You’re Considering Podcasting, Now What?


Your firm is discussing podcasting for business development and marketing, now it’s a question of logistics. If we hire a podcast agency, how much time will it take? What if I’m not tech-savvy? What if we make mistakes? As a former lawyer and podcast producer, let me answer some of these questions for you.

Q: How much time is podcasting going to take?


Judge Dan Hinde

A: Typically, you can expect to spend less than one hour per episode for preparation and recording. Interviews and roundtable discussions tend to require little prep, while monologue episodes may require a bit more time. Informational episodes should run 15-20 minute episodes. Interviews and particularly interesting/relevant topics have a longer leash. Cover the subject but keep it interesting.

Q: Do I need to be a techie?

A: No. A smart phone or a computer is all the tech you need. No complicated hardware, no fancy software to learn. You do the talking from the virtual comfort of your office or home and the podcast production company handles the rest.



Q: What if I make a mistake?

A: Podcast production companies should assign a dedicated producer to your show who will edit out “ums,” “ahhs,” false starts, mistakes, and filler words. Mis-stated the law or revealed something private? It never happened. You should listen to a playback of your podcast before it’s published and tell the producer if any additional edits are necessary. The production company should never publish your podcast without a greenlight from you.

Q: Will it sound professional?

A: Your podcast is a branding opportunity, so it needs to sound professional. The podcast production company should create a unique intro and outro featuring a professional voiceover artist and a hand-picked soundtrack. The producer will ensure professional production values.

Q: Am I giving free legal advice?

A: Like written content, you’re addressing a prospective client’s pain point while demonstrating your expertise. Provide high-level information and remind listeners not to rely on the podcast to make legal decisions. A standard disclaimer at the end of every episode is a good idea.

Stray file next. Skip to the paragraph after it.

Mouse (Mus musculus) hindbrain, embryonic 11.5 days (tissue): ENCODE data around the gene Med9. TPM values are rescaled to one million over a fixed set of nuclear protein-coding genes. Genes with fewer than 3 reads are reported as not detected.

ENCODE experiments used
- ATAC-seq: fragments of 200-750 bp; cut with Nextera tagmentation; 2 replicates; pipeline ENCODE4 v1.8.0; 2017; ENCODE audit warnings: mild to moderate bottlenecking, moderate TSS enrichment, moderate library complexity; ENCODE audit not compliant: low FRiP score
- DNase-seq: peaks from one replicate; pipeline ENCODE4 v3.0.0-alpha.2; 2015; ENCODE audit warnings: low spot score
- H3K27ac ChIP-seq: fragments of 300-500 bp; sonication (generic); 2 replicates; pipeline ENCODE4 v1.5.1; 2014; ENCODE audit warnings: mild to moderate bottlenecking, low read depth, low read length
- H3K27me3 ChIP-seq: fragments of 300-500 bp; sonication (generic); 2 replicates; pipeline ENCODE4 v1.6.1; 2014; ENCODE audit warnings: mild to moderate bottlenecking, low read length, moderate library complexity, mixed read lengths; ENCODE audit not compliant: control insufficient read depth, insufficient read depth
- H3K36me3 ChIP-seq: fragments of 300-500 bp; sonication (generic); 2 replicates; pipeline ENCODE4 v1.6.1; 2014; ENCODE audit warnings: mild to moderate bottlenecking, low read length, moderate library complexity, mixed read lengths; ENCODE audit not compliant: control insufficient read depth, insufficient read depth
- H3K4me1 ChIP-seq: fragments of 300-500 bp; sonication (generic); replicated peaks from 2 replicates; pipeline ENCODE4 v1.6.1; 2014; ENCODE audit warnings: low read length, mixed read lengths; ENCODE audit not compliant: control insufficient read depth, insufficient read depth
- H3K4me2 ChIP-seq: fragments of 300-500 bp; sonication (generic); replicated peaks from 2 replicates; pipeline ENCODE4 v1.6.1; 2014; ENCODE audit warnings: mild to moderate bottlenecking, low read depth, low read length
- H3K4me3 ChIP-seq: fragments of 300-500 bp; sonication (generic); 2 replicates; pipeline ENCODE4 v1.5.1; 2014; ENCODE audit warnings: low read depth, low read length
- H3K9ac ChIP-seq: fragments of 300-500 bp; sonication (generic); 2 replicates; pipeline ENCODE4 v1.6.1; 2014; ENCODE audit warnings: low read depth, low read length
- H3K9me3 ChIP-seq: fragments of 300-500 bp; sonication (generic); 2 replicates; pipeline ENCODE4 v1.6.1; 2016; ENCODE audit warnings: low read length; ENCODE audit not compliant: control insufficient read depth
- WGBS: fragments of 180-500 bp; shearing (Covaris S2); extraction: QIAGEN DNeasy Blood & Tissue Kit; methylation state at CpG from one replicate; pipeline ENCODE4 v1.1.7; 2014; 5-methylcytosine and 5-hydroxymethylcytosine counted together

Q: Can I do anything else with my podcast?

A: A podcast is a goldmine of content. A single episode can be repurposed into videos, white papers, blog posts, social media clips, quote blocks, and more. A podcast lets you minimize your time input while maximizing your content output.

Q: How often should I publish episodes?

A: To maintain consistent, relevant content, publish new episodes every week or two. For attorneys with tight schedules, pick one to two days per month to record all your episodes. Your production company can produce the episodes and schedule them to publish over the following weeks. Producing content is the last thing you want to worry about when you’re facing deadlines, trials, or vacation.

Q: How do I know if anyone is listening?

A: Your production company should provide you with access to real-time, granular metrics of download numbers and episode performance. Attorneys are often surprised at the number of potential clients that listened to the podcast prior to the consultation.

Q: How do I get the word out about my podcasts?

A: Your website is your most powerful weapon for using the podcast to convert a prospect into a consultation. You’re already utilizing some combination of referral/SEO/PPC strategies to drive prospects there; high-quality content will do the heavy lifting to build trust and convert them. Promote new episodes on your email list and social media sites as well. For increased visibility, encourage attorneys and guests to share the episode on social media.

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